Theblogogy - The Blog of Theology and Questions

The Blog of Theology and Questions

Wednesday, February 18, 2015

Infinite Love

Some people -- especially in the courtship/anti-dating crowd -- have cautioned against falling in love. "Don't love people," the thinking goes, "or you'll keep losing bits of your heart." One such author went so far as to say that the more people you love, the less "sticky" your love is, like duct tape placed on the skin and ripped off again and again until it is useless and your arm smarts.

Painful simile aside, I disagree with this idea. We should strive toward infinite love; put another way, the more we love others, the bigger our heart becomes, increasing our capacity for loving others. And, no, I'm not promoting polygamy ... but that has much more to do with marriage than love. What I'm suggesting is that we grow in love, not fear love, and seek to ever love people better.

We're familiar with the four kinds of love: Family, Friendship, Romance, and this crazy notion of "Unconditional Love." As we exercise our heart muscle, we should find ourselves moving in the direction of the kind of love usually relegated to the divine. Ultimately, we should find ourselves loving not just our friends and those near us, but developing a heart for the world.



  1. Luke,

    I totally agree with all your points on the topic of relational love.

    I can't help but wonder if the concerns that the courtship/anti-dating crowd have, really stem from "romantic relationships" that started too early in that young persons life. And with the emotional fallout, they just have to be in a relationship, so as to not deal with rejection; only to sacrifice good judgement resulting in relationship after relationship. All to say, I think discernment over desire is the real problem; not too much love being poured out.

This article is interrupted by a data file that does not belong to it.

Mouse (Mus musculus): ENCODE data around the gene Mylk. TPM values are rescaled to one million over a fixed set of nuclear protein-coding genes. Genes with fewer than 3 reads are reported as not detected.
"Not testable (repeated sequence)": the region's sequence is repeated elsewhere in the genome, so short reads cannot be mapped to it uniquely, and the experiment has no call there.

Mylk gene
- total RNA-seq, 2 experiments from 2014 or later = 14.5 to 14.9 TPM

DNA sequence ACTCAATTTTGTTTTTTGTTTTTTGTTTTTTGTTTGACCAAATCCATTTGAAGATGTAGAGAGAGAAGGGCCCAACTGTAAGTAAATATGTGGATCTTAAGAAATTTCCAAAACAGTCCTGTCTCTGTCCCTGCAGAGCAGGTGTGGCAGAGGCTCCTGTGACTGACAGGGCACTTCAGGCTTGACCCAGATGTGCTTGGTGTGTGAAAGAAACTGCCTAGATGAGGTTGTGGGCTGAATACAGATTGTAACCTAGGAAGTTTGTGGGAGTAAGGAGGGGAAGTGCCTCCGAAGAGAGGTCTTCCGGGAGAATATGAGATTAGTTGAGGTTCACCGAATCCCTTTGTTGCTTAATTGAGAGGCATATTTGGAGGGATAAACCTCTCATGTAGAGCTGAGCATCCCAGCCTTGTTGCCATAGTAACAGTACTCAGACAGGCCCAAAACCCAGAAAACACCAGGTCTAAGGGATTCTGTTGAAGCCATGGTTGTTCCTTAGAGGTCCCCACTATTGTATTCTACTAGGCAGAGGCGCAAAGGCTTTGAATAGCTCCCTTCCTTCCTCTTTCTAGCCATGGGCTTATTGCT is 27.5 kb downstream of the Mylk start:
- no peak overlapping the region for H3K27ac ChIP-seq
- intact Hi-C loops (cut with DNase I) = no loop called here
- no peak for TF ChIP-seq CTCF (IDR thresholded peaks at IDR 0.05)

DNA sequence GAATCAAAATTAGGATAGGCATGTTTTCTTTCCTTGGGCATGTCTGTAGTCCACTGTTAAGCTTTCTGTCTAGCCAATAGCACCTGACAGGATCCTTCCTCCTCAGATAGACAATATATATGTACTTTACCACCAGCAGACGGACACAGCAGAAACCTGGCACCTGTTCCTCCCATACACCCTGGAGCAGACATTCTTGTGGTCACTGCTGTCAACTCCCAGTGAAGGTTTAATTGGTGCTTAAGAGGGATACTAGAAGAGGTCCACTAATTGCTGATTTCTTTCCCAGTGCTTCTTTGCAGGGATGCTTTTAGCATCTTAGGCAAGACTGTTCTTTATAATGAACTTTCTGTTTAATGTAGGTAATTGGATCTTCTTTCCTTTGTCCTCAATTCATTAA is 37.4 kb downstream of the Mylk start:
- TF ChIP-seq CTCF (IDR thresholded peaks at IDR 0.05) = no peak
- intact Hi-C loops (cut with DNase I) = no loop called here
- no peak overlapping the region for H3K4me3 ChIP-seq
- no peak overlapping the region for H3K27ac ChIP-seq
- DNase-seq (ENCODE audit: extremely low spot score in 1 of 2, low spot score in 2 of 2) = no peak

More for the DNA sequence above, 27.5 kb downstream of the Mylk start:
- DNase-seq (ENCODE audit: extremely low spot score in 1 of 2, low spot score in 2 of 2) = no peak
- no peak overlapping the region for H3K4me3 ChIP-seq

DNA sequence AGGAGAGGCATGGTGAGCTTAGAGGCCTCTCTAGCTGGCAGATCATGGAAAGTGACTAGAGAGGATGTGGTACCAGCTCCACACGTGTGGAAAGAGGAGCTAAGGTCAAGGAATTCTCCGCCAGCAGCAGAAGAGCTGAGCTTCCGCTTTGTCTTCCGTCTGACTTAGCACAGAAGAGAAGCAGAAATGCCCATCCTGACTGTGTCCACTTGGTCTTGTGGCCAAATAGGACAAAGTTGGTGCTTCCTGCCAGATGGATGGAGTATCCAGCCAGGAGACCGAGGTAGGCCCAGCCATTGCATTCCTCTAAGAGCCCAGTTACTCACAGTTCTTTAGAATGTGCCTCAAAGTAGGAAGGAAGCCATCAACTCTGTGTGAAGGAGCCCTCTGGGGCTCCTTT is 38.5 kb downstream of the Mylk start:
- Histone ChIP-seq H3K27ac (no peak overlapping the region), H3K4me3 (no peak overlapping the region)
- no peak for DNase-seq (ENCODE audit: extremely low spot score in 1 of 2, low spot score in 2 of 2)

2. Will, I think the original motivation was reasonable: Let's not have kids get hurt doing stupid stuff! But, like so many good intentions, the solution ended up not helping. We didn't teach discernment; we taught avoidance. We didn't teach love; we taught rejection. We didn't teach connection; we taught distance. And that led to bad things. I think this post -- which was really popular a while back -- does a good job of starting to poke at the problems: The part I found most insightful: "[The] solution involved adding even more commitment, exclusivity and intensity, the very things that lead to the problem in the first place. This is why courtship is fundamentally flawed."

    So, I would recommend pursuing love ... relationally as well as romantically. Because, as long as we're teaching love, we'll be moving in good directions. The easily confused "lust" vs "love" is another matter altogether that is certainly not fixed by keeping our distance... it just masks the problem with space.

    My initial two cents.